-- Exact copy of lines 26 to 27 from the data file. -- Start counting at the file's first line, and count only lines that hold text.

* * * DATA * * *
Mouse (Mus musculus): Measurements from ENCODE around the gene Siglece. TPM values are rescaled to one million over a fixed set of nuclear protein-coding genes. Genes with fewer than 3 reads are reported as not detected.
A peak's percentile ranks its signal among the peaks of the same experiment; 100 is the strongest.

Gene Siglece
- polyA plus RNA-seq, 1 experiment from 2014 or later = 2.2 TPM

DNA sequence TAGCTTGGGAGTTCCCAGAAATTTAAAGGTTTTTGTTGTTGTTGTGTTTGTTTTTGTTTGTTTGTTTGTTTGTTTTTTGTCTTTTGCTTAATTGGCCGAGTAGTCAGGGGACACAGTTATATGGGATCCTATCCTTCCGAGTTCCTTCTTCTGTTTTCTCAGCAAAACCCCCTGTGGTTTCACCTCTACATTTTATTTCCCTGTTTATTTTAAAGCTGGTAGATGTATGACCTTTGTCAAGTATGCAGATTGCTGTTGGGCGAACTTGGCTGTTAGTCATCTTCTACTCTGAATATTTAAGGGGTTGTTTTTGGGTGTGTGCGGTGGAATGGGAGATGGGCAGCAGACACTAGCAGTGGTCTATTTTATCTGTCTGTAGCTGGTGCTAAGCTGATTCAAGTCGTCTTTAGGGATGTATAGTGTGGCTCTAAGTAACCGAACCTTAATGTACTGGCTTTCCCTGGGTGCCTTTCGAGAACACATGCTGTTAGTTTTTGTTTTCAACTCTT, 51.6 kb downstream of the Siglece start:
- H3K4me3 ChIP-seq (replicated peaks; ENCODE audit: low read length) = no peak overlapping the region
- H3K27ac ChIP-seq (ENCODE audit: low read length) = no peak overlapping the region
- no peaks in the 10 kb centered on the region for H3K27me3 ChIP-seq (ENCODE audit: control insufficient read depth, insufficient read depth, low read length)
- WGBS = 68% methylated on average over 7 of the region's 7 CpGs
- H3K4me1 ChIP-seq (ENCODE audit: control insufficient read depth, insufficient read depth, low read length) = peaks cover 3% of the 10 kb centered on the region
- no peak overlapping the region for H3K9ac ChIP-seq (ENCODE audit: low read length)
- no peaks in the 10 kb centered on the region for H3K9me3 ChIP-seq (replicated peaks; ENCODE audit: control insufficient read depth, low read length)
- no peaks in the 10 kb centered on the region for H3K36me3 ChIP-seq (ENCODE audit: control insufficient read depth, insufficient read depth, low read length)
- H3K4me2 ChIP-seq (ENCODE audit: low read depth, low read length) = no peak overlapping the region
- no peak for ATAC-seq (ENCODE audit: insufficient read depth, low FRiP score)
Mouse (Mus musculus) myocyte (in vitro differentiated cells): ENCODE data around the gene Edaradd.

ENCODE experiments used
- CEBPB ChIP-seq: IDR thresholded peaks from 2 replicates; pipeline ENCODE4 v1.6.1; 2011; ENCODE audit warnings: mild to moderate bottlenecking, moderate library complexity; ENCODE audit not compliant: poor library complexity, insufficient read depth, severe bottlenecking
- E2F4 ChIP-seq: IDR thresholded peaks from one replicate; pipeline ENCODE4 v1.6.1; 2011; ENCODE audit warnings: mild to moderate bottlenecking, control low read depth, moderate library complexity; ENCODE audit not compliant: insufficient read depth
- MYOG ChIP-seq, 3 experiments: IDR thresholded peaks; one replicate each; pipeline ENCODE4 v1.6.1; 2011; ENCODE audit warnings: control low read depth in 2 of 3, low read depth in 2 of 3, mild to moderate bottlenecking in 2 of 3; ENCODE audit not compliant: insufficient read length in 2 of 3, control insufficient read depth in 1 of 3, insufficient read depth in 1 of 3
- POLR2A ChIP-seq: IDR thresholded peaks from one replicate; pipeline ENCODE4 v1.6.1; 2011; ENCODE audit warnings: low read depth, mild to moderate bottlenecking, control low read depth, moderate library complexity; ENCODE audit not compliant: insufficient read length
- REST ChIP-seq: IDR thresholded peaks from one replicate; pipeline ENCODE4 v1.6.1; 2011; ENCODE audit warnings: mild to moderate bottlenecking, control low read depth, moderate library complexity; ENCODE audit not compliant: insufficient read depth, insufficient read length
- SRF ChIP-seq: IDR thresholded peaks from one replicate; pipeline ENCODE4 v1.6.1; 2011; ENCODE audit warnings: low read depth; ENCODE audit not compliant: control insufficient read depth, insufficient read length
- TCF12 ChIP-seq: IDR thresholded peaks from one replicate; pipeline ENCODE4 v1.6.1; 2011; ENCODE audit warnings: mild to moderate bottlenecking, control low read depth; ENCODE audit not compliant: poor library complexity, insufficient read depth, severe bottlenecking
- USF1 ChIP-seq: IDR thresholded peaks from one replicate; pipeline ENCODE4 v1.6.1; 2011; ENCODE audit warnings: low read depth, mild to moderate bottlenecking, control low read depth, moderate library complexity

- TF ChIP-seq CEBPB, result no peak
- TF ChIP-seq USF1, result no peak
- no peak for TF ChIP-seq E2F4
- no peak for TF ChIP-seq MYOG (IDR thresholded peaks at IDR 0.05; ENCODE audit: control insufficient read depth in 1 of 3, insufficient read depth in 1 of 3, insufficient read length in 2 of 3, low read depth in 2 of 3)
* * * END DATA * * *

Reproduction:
- TF ChIP-seq CEBPB, result no peak
- TF ChIP-seq USF1, result no peak